Once Nintendo starts slamming the 3DS with the power and quality of its 1st party properties it will take off just like the DS did.
    I mean who has more well known and well loved first party properties than Nintendo? Simple fact...Mario and Zelda sell systems. Period.
    Many - myself included - predicted that the 3DS would not do anywhere near as well as the DS series did. There are two major reasons for that. One, is that the market that the 3DS was released into is far different than the market that the DS was released into. Today's market has a LOT of mobile devices - VERY capable mobile devices - that are competing for the same or similar dollars. Two, is that at the combination of price point and pecularities of the gimmick (the 3D), it is not necessarily a viable child's platform (and certainly not at this stage). Being child friendly worked big time in the DS line's favor, and frankly, the DS Lite/i are still the systems of choice for that set. So yeah, those two factors may work against Nintendo this go round with their portable. I *still* think it will ultimately succeed, but this will be the first Nintendo handheld that won't eclipse the previous generation in sales by the end of its lifecycle.

    As for the Wii U, I can tell you from first hand experience that there are many issues right off the bat with the console. The name is confusing. The purpose is confusing. Both those things apply to lay people of course, not us, but those are core issues Nintendo will have to overcome. The other issue is one that was already mentioned--timing. Instead of focusing on games for the Wii, Nintendo completely dropped support (whether true or not, that's the perception, but looking at the releases, it's mostly true), creating a bad taste with the very gamers who they need to count on as early adopters of the system. That combined with giving such a huge heads-up to the competition to copy and then trump all the best features - as well as providing ample opportunity for the CURRENT Microsoft and Sony systems to remain competitive, is not necessarily a recipe for success. There's also still no definitive word on whether or not the console will support more than one touchscreen controller. Relegating players 2 - 4 to Wii controllers is NOT a good move, no matter how clever the primary controller is. The idea is not to alienate other players, but to include them. Player 1 having the best control setup is not a way to accomplish that.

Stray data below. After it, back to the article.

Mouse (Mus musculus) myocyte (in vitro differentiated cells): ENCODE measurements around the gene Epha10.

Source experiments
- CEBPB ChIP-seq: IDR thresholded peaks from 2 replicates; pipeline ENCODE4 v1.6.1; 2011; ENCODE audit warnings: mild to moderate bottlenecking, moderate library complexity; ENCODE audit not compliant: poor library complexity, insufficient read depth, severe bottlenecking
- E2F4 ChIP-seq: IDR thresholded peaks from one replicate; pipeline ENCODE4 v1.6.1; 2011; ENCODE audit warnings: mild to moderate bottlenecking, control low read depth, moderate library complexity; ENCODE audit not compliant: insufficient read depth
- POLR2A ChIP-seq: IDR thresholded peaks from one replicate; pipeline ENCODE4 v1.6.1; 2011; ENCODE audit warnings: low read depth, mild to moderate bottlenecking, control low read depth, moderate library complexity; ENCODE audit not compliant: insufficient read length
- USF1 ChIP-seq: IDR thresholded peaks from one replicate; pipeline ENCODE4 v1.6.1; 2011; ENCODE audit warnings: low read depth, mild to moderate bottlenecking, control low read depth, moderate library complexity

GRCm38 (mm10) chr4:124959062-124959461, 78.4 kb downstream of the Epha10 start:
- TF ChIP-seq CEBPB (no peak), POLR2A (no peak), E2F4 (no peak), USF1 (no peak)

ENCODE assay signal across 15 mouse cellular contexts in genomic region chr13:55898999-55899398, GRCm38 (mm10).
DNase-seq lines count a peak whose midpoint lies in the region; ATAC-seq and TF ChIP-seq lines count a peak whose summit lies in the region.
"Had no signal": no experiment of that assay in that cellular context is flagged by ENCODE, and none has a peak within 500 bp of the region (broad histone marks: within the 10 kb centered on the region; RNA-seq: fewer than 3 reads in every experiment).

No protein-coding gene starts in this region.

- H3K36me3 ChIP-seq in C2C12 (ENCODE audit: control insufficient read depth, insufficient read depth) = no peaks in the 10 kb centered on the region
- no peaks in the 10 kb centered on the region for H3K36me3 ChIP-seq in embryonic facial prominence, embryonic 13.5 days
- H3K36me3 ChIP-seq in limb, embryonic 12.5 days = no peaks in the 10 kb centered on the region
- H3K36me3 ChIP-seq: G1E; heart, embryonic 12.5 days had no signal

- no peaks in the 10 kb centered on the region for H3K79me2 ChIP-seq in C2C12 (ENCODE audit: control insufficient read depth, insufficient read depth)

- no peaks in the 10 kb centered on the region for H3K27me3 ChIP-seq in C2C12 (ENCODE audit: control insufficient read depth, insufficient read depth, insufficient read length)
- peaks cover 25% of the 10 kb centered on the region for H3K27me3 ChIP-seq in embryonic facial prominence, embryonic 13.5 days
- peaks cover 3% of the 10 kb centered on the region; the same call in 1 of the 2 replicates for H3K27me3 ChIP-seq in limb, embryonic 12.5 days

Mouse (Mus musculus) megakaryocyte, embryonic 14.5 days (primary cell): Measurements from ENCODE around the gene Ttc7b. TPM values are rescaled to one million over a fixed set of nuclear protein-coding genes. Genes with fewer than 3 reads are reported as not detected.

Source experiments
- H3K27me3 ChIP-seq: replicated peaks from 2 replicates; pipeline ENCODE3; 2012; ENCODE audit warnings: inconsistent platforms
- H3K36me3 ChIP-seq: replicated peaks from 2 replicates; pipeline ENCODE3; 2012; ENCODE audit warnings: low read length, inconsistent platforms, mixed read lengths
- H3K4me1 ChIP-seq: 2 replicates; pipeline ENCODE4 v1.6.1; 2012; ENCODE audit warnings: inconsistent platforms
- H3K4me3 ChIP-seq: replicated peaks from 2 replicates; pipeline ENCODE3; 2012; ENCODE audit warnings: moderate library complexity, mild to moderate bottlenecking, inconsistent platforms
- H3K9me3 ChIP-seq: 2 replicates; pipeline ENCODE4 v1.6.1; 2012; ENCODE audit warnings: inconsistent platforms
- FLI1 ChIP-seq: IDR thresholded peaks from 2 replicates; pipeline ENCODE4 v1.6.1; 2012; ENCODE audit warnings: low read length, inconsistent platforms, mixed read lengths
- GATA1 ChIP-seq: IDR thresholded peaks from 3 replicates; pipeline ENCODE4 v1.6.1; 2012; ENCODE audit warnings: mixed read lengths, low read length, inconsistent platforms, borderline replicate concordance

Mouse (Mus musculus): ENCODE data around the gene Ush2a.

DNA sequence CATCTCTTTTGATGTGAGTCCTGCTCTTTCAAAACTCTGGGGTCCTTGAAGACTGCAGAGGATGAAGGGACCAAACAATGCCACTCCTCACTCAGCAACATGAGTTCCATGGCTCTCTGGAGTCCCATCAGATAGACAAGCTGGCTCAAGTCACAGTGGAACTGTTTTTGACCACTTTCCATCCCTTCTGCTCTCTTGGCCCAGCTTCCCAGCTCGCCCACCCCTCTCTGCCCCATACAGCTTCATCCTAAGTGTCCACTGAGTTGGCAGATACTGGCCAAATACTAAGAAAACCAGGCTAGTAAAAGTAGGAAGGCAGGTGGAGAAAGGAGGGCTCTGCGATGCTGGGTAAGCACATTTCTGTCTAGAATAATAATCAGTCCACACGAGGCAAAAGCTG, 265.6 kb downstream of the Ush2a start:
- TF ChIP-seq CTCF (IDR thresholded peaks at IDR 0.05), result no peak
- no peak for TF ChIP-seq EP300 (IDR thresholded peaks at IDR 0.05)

Anyway, I could go on, but all of these issues are very, very obvious. Also, at some point, Nintendo has to start generating new IPs. Rolling out the same games - no matter how much the Nintendo faithful laps them up - is eventually going to backfire. I mean, I love Mario Kart as much as anyone, but yet another version (hey, this time you can go underwater!) is not exactly a way to generate a great deal of excitement.